Fathima Imra Nazeer makes the point that I keep making: holy books say what they say, and there’s no magic that renders what they say universally harmless.
Well-meaning Muslims claim that these Islamists have simply ‘misinterpreted’ the Quran. But have they?
As I wrote in a previous post, ISIS’s interpretation of the Quran is a very plausible one and this explains why ISIS has no trouble using the Quran as a recruiting tool.
Even according to Yusuf Ali, the very much mainstream and respected interpreter of the Quran, fighting for the cause of ‘truth’ is a duty for Muslims under a ‘rightly guided Imam.’ The definition of ‘truth’ and ‘rightly guided Imam,’ unfortunately, is not that clear cut.
For those of us who have been indoctrinated with the idea that the Quran is God’s literal and most perfect word to man, the Quranic commands for true believers to wage war against ‘oppressors’ and ‘hypocrites’ can cause a tugging at the heartstrings.
And that’s not surprising given the indoctrination. That’s why the idea that any book or other piece of writing or “revelation” or reported command is God’s literal and most perfect word to human beings has to be done away with.
We can continue to be in denial and claim that ISIS’s ideology has nothing to do with Islam, hoping to dissuade the jihadis and silence the anti-Muslim bigots. Thing is, with the Quran at so many people’s fingertips these days, neither the jihadis nor the anti-Muslim bigots are believing this anymore and we are simply hurting our own credibility.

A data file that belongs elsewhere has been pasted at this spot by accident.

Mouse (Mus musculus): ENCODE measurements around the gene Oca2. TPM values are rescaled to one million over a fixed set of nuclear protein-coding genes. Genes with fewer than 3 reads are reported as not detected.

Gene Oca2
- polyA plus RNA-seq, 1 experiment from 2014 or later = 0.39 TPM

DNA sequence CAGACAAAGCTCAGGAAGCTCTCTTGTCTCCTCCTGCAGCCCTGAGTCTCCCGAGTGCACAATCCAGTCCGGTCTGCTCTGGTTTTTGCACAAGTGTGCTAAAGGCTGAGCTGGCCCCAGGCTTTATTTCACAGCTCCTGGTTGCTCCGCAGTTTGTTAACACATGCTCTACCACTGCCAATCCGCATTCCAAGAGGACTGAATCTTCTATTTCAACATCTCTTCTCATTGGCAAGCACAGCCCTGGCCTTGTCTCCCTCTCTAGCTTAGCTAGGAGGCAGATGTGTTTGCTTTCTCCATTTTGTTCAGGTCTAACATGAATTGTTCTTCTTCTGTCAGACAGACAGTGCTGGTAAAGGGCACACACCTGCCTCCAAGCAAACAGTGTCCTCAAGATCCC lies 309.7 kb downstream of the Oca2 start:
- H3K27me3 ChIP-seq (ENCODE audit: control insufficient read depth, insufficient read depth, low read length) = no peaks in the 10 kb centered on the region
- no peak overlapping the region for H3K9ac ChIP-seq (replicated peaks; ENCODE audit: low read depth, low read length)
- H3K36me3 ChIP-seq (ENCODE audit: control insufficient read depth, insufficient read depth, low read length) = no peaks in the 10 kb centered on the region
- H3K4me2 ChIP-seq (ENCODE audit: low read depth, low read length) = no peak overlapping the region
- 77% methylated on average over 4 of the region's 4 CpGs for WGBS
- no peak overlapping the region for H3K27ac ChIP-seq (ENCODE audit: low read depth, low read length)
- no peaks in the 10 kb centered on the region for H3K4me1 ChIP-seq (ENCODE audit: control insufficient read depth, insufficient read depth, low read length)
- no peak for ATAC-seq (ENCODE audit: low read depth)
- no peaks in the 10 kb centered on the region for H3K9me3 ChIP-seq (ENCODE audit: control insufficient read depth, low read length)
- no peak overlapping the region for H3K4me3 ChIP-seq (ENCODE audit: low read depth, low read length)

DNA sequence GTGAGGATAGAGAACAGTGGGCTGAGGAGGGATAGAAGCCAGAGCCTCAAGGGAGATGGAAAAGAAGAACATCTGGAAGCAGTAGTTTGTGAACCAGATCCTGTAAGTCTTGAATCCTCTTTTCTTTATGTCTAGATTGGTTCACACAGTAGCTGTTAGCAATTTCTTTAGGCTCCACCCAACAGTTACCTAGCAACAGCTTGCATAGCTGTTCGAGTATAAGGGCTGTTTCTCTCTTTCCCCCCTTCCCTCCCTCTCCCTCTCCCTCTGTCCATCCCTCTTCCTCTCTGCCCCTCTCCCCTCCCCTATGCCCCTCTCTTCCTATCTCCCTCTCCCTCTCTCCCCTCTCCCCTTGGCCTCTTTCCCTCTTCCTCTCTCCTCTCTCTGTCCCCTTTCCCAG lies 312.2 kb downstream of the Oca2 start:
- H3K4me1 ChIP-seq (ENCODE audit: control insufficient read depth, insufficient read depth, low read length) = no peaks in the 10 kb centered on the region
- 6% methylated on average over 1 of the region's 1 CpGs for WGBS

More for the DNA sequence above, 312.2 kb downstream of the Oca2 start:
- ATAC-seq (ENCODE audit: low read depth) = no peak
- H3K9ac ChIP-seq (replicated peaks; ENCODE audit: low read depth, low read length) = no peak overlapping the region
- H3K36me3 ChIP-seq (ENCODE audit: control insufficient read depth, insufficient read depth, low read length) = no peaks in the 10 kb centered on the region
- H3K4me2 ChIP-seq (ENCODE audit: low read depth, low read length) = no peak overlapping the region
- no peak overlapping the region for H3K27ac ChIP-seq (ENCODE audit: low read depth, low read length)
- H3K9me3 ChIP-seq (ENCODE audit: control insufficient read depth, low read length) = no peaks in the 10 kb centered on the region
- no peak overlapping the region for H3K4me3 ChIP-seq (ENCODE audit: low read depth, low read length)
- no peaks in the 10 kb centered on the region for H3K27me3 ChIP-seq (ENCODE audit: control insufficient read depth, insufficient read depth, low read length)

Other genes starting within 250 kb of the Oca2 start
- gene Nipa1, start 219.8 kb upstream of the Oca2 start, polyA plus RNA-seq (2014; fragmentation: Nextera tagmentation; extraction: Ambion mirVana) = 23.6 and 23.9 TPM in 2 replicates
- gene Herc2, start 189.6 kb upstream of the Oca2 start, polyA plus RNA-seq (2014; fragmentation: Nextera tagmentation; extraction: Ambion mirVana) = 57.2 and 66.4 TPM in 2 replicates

If we want to really solve the problem and maybe even regain some credibility, we need leaders who are willing to put forth the idea that we have to change the way we regard the Quran. Treating the Quran as God’s perfect and literal word to man is creating too much havoc.
Only when the notions of Quranic infallibility and inerrancy are challenged, will it be possible for believing Muslims to openly admit that according to literalist interpretations at least, violent and hateful passages exist in the Quran: passages that call for fighting those who don’t believe in Allah, that support ISIS’s ideology and help them recruit young Muslims like Aqsa Mahmood.
Exactly. That’s why holy books are dangerous. That’s why the idea that there is such a thing as a holy book or instruction is so dangerous.
After all, only when a critical mass of Muslims propagate the idea that the Quran may not be God’s literal and perfect word to man and denounce the violent and hateful verses in the Quran that support ISIS’s ideology, will we successfully counter ISIS’s propaganda and stop the flow of wannabe jihadis crossing that Turkish border.
I would love to see that happen.